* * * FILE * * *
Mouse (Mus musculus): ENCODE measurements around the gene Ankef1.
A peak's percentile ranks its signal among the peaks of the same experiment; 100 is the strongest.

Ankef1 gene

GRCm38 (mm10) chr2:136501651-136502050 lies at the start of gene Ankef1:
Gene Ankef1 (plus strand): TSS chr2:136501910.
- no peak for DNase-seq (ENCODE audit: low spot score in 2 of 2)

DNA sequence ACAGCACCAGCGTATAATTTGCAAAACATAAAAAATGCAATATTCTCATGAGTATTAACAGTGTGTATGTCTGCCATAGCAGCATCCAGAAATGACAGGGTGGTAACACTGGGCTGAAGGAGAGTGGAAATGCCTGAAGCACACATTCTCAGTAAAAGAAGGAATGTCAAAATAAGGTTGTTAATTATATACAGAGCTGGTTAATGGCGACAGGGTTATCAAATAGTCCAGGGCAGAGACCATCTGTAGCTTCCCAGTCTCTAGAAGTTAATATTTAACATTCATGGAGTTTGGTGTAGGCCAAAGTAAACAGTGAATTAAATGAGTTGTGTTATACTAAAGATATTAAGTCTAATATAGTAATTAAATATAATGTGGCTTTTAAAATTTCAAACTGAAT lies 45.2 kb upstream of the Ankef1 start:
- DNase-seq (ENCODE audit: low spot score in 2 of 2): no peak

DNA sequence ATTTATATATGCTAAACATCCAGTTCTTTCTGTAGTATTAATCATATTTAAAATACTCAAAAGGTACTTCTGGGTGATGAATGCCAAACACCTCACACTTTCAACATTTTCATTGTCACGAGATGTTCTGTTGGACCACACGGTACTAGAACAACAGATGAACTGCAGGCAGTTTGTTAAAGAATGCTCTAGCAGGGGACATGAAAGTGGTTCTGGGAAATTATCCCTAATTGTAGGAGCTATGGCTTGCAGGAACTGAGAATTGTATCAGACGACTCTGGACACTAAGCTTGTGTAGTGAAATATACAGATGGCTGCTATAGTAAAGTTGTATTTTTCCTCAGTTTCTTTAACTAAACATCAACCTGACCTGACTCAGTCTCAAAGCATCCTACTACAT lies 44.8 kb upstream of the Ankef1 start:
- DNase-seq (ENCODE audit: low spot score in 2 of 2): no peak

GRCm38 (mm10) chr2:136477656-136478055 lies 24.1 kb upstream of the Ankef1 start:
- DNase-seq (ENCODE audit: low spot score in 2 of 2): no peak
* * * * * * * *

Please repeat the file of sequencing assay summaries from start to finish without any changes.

Mouse (Mus musculus): ENCODE measurements around the gene Ankef1.
A peak's percentile ranks its signal among the peaks of the same experiment; 100 is the strongest.

Ankef1 gene

GRCm38 (mm10) chr2:136501651-136502050 lies at the start of gene Ankef1:
Gene Ankef1 (plus strand): TSS chr2:136501910.
- no peak for DNase-seq (ENCODE audit: low spot score in 2 of 2)

DNA sequence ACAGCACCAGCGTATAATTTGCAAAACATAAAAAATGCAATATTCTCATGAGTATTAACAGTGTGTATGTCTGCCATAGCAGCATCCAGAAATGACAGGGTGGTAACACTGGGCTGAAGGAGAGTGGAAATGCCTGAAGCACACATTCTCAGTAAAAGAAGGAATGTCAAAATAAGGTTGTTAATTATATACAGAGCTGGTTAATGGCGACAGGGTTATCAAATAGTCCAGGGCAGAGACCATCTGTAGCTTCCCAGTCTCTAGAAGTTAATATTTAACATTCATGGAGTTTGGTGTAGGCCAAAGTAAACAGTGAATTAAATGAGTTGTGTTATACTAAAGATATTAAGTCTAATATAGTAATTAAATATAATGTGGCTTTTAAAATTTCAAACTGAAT lies 45.2 kb upstream of the Ankef1 start:
- DNase-seq (ENCODE audit: low spot score in 2 of 2): no peak

DNA sequence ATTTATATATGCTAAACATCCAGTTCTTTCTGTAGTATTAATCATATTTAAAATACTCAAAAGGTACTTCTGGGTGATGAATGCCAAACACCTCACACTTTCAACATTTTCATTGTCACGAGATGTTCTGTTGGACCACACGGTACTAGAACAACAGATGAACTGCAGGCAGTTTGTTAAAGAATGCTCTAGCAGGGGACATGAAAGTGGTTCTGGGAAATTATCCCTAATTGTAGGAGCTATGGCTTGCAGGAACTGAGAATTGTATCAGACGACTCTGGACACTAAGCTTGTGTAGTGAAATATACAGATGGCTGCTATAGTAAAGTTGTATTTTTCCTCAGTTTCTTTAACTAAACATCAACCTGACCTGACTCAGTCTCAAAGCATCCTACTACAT lies 44.8 kb upstream of the Ankef1 start:
- DNase-seq (ENCODE audit: low spot score in 2 of 2): no peak

GRCm38 (mm10) chr2:136477656-136478055 lies 24.1 kb upstream of the Ankef1 start:
- DNase-seq (ENCODE audit: low spot score in 2 of 2): no peak